Identifying the Black-footed Tree-rat

WHAT RAT IS THAT?

The Black-footed Tree-rat is a large native rodent with a body 250 – 310 mm and tail 320 – 410 mm long, and weighing 650 – 880 g.  It has distinctive markings: the pelage is grey, with much longer black hairs on its back and rump. The ears are very long and black, and the feet and legs are black. The tail is also black and very long, with the last quarter covered in longer pure white hairs.

Black-footed_Tree-rat-wikipedia

The Black-footed Tree-rat is found across northern Australia, and is found in the Top End of the Northern Territory in open woodlands, riverine areas and along the coast.

Populations have declined an estimated 30– 50% in the last 10 years.  It is listed as endangered Australia wide (and vulnerable on an NT level)

These rats (BFTRs) seem to be doing well in the Darwin and rural region, but are in deep decline further out. This may be due to access to more water, food sources and hiding places nearer where people are living and an increase in hotter fires and predators further out.

Black-footed Tree-rats are nocturnal, frugivores (eating mainly fruit) and shelter and nest in tree hollows.

 

DON”T KILL RANDOM RATS!– The photograph below is a Black- footed Tree-rat (Mesembriomys gouldii). A dead one, accidentally killed by a resident in Howard Springs who mistook it for a Rattus rattus (our common introduced pest rat).

BFTR dead

Please pass on the message that before killing rats that you are think are pests- make sure that they are not our natives!

Rat-sack, snap traps and other methods do not discriminate! If you are unsure if you have natives then you can live trap and then re-release if they are.

Keeping pets (in particular dogs and cats) under control and not allowed out at night when these nocturnal animals are out and about eating fruit.

This is a juvenile rat (pictured above), but generally they are larger than our pest rat, with darker ears and black feet and their tail looks like it is dipped in white paint.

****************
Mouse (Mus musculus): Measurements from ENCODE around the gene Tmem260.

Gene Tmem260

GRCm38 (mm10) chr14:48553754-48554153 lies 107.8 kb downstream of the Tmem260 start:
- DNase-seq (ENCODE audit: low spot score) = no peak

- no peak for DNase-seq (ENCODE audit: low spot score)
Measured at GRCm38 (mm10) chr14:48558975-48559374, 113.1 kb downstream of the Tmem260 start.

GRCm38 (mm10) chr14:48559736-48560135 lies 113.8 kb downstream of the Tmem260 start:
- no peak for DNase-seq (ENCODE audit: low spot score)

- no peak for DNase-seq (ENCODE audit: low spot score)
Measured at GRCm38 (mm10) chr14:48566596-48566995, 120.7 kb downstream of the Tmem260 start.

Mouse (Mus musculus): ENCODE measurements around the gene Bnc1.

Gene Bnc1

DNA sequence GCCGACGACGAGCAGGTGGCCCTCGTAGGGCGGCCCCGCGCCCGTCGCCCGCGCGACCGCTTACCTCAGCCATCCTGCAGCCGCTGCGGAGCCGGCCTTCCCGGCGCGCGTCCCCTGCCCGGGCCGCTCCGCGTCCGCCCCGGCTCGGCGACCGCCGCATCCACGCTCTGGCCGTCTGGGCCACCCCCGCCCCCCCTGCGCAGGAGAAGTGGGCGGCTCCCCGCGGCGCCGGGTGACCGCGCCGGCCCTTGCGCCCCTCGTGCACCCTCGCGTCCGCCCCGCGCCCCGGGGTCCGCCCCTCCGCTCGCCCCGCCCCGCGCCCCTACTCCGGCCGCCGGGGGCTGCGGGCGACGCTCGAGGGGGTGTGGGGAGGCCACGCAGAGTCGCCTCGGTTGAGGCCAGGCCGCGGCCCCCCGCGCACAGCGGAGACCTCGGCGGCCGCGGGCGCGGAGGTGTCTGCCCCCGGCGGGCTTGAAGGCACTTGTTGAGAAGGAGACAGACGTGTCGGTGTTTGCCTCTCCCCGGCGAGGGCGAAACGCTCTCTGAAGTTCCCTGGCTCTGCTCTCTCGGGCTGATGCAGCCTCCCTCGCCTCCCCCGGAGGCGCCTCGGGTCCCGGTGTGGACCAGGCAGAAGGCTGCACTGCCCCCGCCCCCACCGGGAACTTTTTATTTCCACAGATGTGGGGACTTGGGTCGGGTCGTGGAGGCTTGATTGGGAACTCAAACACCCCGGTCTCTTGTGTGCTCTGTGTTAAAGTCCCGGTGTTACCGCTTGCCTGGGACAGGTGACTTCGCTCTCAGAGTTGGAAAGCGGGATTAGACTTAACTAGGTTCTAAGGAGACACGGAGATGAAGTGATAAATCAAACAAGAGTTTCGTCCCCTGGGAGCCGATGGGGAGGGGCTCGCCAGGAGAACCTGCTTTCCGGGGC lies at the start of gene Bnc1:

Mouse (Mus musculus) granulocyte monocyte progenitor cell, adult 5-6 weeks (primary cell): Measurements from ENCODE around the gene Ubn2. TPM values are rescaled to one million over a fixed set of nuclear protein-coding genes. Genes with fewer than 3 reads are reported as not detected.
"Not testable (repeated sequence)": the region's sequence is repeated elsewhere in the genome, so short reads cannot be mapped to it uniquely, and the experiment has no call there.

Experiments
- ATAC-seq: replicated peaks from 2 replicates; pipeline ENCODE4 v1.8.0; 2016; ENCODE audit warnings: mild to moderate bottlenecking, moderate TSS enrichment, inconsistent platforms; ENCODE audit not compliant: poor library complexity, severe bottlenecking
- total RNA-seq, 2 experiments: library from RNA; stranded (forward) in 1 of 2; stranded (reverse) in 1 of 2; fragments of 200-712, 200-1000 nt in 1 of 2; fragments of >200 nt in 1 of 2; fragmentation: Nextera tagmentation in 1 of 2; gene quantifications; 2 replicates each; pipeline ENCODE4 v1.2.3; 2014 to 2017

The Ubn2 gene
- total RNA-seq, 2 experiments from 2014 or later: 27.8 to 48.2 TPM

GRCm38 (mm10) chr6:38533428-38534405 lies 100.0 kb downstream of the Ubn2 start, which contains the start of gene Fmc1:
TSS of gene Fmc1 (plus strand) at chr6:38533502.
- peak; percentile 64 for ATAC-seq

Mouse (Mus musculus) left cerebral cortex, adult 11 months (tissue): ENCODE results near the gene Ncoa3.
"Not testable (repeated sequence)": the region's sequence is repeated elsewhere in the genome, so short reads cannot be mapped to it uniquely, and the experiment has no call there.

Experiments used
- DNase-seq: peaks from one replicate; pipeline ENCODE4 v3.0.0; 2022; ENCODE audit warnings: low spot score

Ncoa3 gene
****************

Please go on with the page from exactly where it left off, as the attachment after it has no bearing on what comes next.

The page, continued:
These gorgeous creatures are endangered and although seemingly common in the Darwin and rural area they are declining greatly in numbers elsewhere- so let’s look after them!

ENHANCE THEIR HABITAT (like in our member’s program) is always helpful- plan some more of  their favorite native fruit trees, and install nest boxes. In addition to try and retain, or begin to grow old growth trees that can harbor hollows by keeping any uncontrolled and hot fires out of your property and further landscapes.

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REPORT IF YOU SEE THEM
Many members and people in the rural area say they often see the Black-footed Tree-rat or that they live in an old car or roof.

If you can positively identify these fantastic rats and have seen them recently- then let everyone know. They are endangered and a lot less common further away from Darwin and the rural area. The more data on them the better.
Similarly any other species of native fauna, such as echidnas, sugar gliders and phascogales can be recorded.

You can upload your sightings of any native fauna species to the NT’s Wildwatch. Your sightings will be recorded in official records and be able to be viewed by others via NR Maps. Check out www.wildwatch.nt.org.au  

If you are in our nest box program and the species are in the nest box we will be submitting this information for you. 

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Voluntary Conservation for Top End Native landscapes

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